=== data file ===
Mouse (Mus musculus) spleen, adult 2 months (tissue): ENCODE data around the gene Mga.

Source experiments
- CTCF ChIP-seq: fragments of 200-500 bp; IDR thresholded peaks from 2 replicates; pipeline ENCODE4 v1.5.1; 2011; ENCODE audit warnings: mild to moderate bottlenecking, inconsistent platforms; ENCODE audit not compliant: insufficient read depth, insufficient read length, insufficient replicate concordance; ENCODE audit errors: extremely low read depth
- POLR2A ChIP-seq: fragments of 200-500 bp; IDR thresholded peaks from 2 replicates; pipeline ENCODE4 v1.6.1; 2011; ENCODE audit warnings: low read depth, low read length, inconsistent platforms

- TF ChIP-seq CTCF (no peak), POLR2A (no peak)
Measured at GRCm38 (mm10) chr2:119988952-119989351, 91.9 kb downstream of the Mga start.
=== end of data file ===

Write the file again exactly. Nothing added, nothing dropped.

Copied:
Mouse (Mus musculus) spleen, adult 2 months (tissue): ENCODE data around the gene Mga.

Source experiments
- CTCF ChIP-seq: fragments of 200-500 bp; IDR thresholded peaks from 2 replicates; pipeline ENCODE4 v1.5.1; 2011; ENCODE audit warnings: mild to moderate bottlenecking, inconsistent platforms; ENCODE audit not compliant: insufficient read depth, insufficient read length, insufficient replicate concordance; ENCODE audit errors: extremely low read depth
- POLR2A ChIP-seq: fragments of 200-500 bp; IDR thresholded peaks from 2 replicates; pipeline ENCODE4 v1.6.1; 2011; ENCODE audit warnings: low read depth, low read length, inconsistent platforms

- TF ChIP-seq CTCF (no peak), POLR2A (no peak)
Measured at GRCm38 (mm10) chr2:119988952-119989351, 91.9 kb downstream of the Mga start.